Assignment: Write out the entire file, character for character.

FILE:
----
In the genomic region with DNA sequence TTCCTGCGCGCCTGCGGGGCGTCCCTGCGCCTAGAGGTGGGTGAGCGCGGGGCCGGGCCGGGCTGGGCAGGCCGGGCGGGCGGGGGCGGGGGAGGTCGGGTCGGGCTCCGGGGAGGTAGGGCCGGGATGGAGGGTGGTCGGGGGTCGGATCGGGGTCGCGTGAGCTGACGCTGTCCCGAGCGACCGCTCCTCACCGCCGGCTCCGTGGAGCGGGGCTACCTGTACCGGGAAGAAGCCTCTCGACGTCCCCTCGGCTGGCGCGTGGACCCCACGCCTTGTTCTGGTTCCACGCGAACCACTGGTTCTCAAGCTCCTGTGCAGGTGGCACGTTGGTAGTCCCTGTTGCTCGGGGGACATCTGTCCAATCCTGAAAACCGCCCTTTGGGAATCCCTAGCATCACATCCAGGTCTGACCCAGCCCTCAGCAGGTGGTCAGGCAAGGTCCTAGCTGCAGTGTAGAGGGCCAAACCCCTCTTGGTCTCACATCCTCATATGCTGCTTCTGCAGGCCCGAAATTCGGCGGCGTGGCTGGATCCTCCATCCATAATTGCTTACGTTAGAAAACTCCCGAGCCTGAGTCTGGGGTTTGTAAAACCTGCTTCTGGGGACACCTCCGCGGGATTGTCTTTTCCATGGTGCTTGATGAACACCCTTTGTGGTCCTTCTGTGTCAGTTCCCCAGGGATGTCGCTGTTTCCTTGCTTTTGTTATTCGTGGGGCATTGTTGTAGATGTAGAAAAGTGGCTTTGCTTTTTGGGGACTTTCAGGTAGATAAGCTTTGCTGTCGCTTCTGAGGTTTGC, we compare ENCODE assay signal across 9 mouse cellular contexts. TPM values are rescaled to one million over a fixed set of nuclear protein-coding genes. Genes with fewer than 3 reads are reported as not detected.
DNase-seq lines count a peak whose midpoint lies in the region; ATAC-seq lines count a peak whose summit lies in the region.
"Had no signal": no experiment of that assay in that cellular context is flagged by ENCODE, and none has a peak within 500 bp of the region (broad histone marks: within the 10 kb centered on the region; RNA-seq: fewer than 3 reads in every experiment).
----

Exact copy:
In the genomic region with DNA sequence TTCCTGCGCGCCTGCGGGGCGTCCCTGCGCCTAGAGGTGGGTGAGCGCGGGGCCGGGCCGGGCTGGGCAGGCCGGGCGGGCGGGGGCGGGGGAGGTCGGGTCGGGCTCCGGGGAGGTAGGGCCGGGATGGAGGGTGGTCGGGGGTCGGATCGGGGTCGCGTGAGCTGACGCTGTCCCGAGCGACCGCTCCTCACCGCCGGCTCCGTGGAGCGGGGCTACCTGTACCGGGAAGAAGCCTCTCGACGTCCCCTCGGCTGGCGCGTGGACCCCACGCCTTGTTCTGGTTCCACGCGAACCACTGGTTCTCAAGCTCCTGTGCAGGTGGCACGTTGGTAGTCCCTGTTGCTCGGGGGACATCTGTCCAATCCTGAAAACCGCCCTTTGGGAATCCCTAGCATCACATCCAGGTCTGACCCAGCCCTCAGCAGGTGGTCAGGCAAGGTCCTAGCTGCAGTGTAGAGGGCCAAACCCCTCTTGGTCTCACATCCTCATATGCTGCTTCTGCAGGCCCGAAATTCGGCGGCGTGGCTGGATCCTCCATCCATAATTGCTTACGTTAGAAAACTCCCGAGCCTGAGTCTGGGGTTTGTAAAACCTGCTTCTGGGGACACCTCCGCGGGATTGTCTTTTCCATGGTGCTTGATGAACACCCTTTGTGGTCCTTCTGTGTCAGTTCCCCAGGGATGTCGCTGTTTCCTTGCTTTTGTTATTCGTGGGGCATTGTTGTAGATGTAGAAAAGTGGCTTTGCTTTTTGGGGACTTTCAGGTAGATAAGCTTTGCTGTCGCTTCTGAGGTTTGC, we compare ENCODE assay signal across 9 mouse cellular contexts. TPM values are rescaled to one million over a fixed set of nuclear protein-coding genes. Genes with fewer than 3 reads are reported as not detected.
DNase-seq lines count a peak whose midpoint lies in the region; ATAC-seq lines count a peak whose summit lies in the region.
"Had no signal": no experiment of that assay in that cellular context is flagged by ENCODE, and none has a peak within 500 bp of the region (broad histone marks: within the 10 kb centered on the region; RNA-seq: fewer than 3 reads in every experiment).